Washington: The White House has said that investigators have been unable to determine if the Islamic State (IS) terrorist organisation was behind the attack last weekend on a Texas exhibit of cartoons of the Prophet Mohammad, despite the claim of responsibility IS issued via its Internet radio station.
"Too early to tell," was White House press secretary Josh Earnest's response on Tuesday when asked whether the two assailants -- who died in the attack -- had any connection to IS, reports Efe. The two gunmen, who shot and wounded a security guard before they were fatally shot by police, were Arizona residents, and one of them had been investigated in the past for links to terrorism.
"The thing that we can say definitively, because of the quick, professional, brave work of local law enforcement forces, is an attempted terrorist act was foiled," Earnest said at his daily press briefing. In addition, the spokesperson said that the government of Barack Obama remains on the alert for attempts by the IS and other extremists to "radicalise" and recruit individuals in the US.
The attack was staged on Sunday at the Curtis Culwell Center in Garland, a Dallas suburb, and the two gunmen were identified as Elton Simpson, 30, and Nadir Soofi, 34. Simpson was known to the FBI, given that in 2011 he was sentenced to three years on parole for lying about his plans to travel to Somalia to join a terrorists group.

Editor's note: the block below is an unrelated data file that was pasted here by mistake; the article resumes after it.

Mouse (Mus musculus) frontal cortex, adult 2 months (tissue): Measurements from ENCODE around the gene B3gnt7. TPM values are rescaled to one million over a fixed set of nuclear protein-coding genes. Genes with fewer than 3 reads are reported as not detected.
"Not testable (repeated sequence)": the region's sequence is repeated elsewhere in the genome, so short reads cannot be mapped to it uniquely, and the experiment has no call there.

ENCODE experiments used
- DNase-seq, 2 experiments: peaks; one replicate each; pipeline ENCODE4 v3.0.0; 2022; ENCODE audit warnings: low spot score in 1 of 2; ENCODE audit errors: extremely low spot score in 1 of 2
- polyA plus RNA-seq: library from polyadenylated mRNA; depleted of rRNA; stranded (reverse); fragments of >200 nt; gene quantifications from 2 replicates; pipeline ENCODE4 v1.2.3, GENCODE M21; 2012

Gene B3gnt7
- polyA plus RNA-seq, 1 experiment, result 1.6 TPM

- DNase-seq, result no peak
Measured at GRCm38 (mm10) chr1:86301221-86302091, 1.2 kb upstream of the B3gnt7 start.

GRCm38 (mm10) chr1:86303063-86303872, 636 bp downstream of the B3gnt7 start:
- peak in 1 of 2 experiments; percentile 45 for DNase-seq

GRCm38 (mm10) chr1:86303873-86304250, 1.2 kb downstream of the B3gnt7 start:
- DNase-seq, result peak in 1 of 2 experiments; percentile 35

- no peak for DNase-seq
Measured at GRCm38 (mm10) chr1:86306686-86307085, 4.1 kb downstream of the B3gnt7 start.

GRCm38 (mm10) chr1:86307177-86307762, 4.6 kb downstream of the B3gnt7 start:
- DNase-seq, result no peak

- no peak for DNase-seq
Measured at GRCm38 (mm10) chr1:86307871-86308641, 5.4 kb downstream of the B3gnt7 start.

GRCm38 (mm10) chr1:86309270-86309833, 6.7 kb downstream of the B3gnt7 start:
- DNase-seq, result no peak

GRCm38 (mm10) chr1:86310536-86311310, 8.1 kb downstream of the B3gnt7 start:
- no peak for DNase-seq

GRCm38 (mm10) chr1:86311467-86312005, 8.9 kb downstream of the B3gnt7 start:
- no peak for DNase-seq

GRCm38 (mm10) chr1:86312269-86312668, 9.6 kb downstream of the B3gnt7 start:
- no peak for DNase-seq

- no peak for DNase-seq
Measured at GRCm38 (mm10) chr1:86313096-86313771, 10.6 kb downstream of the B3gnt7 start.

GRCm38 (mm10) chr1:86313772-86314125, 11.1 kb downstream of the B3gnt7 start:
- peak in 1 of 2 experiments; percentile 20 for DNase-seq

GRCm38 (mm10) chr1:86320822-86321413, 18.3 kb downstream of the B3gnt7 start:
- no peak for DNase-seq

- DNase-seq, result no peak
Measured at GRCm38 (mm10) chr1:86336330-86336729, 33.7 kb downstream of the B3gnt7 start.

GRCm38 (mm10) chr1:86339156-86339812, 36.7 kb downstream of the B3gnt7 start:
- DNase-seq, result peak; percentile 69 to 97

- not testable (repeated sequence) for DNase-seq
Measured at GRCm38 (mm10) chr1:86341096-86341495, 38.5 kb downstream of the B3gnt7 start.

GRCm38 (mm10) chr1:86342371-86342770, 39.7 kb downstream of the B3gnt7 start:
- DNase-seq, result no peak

In an information bulletin issued by online radio station al-Bayan, the IS took responsibility for the attack, the first that the terrorists claim to have carried out on US soil. "Two of the soldiers of the caliphate executed an attack on an art exhibit in Garland, Texas, and this exhibit was portraying negative pictures of the Prophet Mohammad," an announcer said.
The Garland exhibition was being sponsored by the New York-based American Freedom Defence Initiative, which offered a $10,000 prize for the winning cartoon. In January, 12 people were murdered in Paris at the offices of French satirical weekly magazine Charlie Hebdo, after it published cartoons of the prophet, an attack that was claimed by Al Qaeda in the Arabian Peninsula. Many Muslims regard depictions of the prophet as blasphemous.